A jury has ruled against GE Healthcare in the first jury trial regarding the company’s Omniscan dye. The jury awarded $5 million to a sixty-one-year-old retiree who was stricken with nephrogenic systemic fibrosis after receiving just one dose of Omniscan.
Gadodiamide, commonly marketed under the trade name Omniscan, is among a small group of drugs administered to patients before an MRI scan. Called contrast agents, the drugs enhance the differences between fluids and structures in the body when they appear on scans, making diagnosis easier. Omniscan is sold by a unit of General Electric called GE Healthcare.
Omniscan includes gadolinium, a substance that researchers have found can cause nephrogenic systemic fibrosis (NSF). The U.S. Food and Drug Administration ordered in May 2007 that U.S. makers of products containing gadolinium include a black-box warning on labels about the dyes’ risks.
Nephrogenic systemic fibrosis, or NSF, is a rare and serious syndrome that involves fibrosis of skin, joints, eyes, and internal organs. NSF, patients develop large areas of hardened skin with fibrotic nodules and plaques. NSF can also cause joint pain and limitation in range of motion. In its most severe form, NSF may cause severe systemic fibrosis affecting internal organs including the lungs, heart and liver.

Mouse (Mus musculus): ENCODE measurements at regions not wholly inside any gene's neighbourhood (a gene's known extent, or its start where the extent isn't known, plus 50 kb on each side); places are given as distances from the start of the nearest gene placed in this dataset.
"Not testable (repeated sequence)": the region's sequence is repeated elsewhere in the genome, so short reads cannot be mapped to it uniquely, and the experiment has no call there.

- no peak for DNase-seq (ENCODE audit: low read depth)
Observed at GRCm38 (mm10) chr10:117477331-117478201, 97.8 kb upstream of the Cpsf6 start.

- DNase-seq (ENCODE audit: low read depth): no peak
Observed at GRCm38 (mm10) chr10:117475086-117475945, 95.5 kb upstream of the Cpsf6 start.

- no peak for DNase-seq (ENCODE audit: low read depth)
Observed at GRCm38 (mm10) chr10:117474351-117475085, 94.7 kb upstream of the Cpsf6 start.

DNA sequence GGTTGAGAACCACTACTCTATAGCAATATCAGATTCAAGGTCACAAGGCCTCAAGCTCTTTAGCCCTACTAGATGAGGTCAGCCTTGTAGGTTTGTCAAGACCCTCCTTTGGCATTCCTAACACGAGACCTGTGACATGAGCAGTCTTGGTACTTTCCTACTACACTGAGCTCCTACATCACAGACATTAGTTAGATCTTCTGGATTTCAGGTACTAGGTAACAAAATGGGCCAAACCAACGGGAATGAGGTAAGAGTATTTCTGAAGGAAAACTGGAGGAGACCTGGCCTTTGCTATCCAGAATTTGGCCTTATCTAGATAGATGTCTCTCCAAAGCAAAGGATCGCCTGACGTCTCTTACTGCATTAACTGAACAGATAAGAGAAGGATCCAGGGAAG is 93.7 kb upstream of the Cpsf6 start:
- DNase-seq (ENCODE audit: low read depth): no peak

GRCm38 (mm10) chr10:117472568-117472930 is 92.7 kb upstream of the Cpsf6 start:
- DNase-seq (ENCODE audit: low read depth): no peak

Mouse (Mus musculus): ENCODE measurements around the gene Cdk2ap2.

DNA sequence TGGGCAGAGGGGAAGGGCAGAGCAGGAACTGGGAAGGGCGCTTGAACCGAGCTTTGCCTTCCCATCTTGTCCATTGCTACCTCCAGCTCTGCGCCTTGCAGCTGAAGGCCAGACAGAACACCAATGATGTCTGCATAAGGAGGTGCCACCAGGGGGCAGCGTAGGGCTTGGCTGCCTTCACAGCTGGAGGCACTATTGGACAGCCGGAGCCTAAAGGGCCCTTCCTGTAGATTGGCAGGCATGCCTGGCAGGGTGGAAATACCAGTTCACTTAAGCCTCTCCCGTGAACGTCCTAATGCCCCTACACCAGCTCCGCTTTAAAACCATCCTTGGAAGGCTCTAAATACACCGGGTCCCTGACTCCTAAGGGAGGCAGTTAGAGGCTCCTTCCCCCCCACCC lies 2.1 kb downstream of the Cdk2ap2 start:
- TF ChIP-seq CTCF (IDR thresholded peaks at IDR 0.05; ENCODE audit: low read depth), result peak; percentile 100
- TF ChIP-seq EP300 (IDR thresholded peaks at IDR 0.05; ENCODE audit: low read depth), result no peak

According to Decker’s lawsuit, he developed nephrogenic systemic fibrosis, or NSF, after receiving only one dose of Omniscan. Paul Decker received the Omniscan dye during 2005 tests on his heart. NSF left him immobile and dependent on 24-hour care.
Decker alleged that GE officials knew patients with impaired renal function (i.e., a history of kidney ailments) were at a higher risk for developing NSF from Gadolinium-based contrast agents. Over the course of a 17-day trail, Decker’s attorneys introduced evidence that GE Healthcare withheld important studies and FDA evidence that chronicled the dangers of Omniscan. In the end, the jury agreed with Decker and found that the company had failed to provide reasonable and adequate warnings to doctors and patients about those risks.
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